The service person said that if I had not clicked the shutter and bent the blade, the cost to fix the regular “Err” message would have been less than my “Rank B2” repair. They didn’t say how much, but I’m assuming at least $100 less.

Moral of the story? If you get an “Err” message on any DSLR camera, don’t mess around with it, take it to the service center, otherwise it may end up costing you a lot more money.

I was wrong earlier to assume it was not connected to the shutter simply because my camera had about 30K actuation’s. Shutter’s generally last more than that, but it is not guaranteed. Lots of factors can contribute to an early death of your shutter.

Finally, the cost issue. If your shutter is dead or you get the “Err” message, the cost will vary depending on your camera model. For lower end models, I’m assuming it will be less than what I paid. For higher end models I’m sure it will cost more. Best thing to do is send it in to Nikon for the free estimate. For repairs in NIKON USA go here.

Have you had the “Err” message? What happened? What was the outcome? I’m curious to hear other’s experience with this issue. Leave a comment below. Thanks!

5 thoughts on “How an “Err” Message on my Nikon DSLR Meant a Broken Shutter

  • avatar
    August 15, 2012 at 11:55 am

    I had the same thing happen on my D90 a few months ago. But my blade didn’t bend like yours. It was just stuck in the half way point, exposing the sensor in the back. I never checked how old the shutter was, this was a used camera so I had to pay for the repairs myself. I paid $190, but it was at a local camera shop where I purchased it. Never thought about sending it in to Nikon. So far so good, hope I never go through it again.

  • avatar
    August 15, 2012 at 12:00 pm

    Camera shutter blades generally last a long time. Most people assume that they last at what they are rated, for example the mid level camera’s state the shutters are rated over 100K. But this is only an average and are not guaranteed by Nikon or any other manufacturer that I know. This is why the warranty is only for one year of purchase, whether you use it alot or hardly at all.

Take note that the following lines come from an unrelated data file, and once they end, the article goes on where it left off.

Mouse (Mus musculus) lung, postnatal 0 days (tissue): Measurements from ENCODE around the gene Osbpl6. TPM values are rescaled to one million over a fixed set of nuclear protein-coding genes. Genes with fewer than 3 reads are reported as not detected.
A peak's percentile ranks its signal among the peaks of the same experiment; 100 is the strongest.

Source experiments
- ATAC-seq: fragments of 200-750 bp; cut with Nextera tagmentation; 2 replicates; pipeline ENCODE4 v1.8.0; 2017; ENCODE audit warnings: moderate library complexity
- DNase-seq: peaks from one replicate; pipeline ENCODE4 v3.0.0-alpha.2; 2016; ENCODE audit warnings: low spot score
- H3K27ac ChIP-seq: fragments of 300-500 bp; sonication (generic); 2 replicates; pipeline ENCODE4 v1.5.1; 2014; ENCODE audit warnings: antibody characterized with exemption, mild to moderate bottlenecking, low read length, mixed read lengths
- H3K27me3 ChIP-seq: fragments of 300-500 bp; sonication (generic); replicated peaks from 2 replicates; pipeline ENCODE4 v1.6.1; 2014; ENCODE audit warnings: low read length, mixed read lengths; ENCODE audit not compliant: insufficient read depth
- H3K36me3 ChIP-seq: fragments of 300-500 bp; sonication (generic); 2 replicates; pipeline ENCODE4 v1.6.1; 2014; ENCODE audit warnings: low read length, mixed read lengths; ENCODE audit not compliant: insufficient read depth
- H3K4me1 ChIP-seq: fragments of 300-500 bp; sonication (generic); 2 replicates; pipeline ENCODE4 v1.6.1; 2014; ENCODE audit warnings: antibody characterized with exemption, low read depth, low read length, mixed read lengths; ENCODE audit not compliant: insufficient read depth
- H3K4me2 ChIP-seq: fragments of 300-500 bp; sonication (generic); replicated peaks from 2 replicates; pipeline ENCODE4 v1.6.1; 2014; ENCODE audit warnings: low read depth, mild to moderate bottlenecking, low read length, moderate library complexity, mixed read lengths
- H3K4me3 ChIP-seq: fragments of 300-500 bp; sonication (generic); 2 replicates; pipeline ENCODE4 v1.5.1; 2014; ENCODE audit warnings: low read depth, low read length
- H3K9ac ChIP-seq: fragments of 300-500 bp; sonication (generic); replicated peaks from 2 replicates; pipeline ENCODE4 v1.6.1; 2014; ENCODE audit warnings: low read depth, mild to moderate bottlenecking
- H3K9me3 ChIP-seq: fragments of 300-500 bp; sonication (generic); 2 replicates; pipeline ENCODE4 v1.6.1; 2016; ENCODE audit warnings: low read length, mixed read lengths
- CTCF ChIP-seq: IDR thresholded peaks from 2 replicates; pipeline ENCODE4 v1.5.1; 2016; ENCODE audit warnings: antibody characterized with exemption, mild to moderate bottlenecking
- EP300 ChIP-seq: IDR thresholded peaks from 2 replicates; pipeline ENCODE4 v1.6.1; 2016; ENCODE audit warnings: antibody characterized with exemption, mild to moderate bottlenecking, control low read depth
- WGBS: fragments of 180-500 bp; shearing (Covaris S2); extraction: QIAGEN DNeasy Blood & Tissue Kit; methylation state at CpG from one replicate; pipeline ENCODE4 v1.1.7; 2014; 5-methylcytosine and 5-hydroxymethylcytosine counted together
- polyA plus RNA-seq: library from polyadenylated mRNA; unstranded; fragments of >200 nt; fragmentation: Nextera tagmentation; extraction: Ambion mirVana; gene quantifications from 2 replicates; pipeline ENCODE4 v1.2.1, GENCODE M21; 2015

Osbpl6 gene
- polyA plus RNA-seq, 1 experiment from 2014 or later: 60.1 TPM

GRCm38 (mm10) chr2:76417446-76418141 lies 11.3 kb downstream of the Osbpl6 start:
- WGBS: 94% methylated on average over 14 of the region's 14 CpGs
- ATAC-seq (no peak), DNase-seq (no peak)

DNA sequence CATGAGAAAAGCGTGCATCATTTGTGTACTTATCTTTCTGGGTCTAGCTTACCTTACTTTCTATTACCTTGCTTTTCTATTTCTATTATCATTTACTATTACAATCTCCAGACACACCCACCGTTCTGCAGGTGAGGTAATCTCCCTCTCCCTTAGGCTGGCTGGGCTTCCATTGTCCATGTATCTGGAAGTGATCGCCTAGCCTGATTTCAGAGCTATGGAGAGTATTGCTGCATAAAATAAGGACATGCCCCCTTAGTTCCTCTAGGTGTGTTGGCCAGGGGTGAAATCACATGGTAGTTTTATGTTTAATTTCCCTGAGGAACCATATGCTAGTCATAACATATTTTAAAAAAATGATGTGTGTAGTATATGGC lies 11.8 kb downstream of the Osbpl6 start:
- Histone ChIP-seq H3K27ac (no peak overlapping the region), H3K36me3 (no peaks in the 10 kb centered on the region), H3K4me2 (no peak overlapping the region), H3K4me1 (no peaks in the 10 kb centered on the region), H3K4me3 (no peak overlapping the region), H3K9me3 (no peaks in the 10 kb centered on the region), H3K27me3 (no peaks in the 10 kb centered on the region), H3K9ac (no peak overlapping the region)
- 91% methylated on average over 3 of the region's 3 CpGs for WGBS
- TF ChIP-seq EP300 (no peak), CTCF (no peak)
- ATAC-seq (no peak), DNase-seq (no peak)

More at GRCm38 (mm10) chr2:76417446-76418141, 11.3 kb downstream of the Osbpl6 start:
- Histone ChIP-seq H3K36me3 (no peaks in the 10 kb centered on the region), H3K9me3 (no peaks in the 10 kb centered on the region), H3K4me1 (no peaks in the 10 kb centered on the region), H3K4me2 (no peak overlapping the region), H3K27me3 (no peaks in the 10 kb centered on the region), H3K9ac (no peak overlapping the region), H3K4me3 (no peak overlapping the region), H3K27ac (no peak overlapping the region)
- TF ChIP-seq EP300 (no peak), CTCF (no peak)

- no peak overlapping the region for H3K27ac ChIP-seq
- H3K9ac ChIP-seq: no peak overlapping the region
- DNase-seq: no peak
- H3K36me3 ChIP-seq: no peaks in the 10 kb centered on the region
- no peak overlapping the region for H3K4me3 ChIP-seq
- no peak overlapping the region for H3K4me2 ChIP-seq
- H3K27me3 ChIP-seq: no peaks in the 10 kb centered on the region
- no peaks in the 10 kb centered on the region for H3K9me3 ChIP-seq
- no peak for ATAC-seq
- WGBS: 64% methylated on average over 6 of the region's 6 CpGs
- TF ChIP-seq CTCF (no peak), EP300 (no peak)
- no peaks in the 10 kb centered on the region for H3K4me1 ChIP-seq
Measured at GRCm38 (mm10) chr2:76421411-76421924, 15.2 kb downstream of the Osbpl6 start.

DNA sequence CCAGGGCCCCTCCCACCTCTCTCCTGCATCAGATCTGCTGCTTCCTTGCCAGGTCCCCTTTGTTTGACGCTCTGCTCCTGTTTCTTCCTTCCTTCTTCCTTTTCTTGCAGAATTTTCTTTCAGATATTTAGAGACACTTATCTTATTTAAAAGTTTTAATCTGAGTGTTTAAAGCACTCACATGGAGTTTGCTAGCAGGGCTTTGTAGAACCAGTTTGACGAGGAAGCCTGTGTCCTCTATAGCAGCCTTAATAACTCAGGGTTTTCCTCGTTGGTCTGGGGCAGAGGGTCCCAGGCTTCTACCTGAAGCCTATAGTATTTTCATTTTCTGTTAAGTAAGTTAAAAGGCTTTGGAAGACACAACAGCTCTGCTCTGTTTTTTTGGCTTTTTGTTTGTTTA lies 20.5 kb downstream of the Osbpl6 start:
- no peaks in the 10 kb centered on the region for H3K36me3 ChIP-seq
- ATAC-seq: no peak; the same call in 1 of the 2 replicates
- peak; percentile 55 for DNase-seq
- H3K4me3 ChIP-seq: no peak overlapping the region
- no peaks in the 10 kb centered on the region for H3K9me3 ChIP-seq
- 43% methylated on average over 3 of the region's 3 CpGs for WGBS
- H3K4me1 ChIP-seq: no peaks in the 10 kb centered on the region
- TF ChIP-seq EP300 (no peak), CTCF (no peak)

It’s been my experience that most shutters have a long life span, but on occasion one may go a little earlier than expected and there’s nothing that can be done about it.Sucks.

  • avatar
    August 23, 2012 at 12:47 pm

    Strange enough, the shutter broke on my Nikon D800 too. Didn’t look as bad as yours, but still not good. My fault though, I dropped the camera earlier in the day. It worked fine for about an additional 20 photos or so, then clunk. Heard the noise and I knew what it was.

    I’ll be sending it in to Nikon, still under warranty so I’m sure they will fix it for free. I’ve only had the camera for about 2 months or so, although I’ve taken lots of pictures, I know it was the drop that did it. Glad it happened during my warranty period! 🙂

  • avatar
    October 16, 2012 at 8:44 pm

    Temporary crude solution: I had the same problem while on assignment in Kalimantan. The first shutter blade bent out exactly as your image shows and the screen gave the Err reading. Not shooting was not an option, so I was prepared to be … experimental.

    I simply pulled out the broken piece.

    The Err message disappeared and I was able to shoot at shutter speeds less than 800. At high speeds the mirror would catch and the shutter action would be suspended. Turning off and on the camera would complete the action. This patch-job lasted for 10 days before a black blur appeared in the top left corner of every second image. Again, this was manageable in the field. Now am back in a city and looking for a service centre! 🙂

  • avatar
    January 21, 2013 at 3:38 am

    I had the same experience with brand new Nikon D600. Broken shutter blades. I brought it to Nikon service center, luckily the camera still have a warranty. So they replace the new shutter for free. is this problem common in Nikon cameras?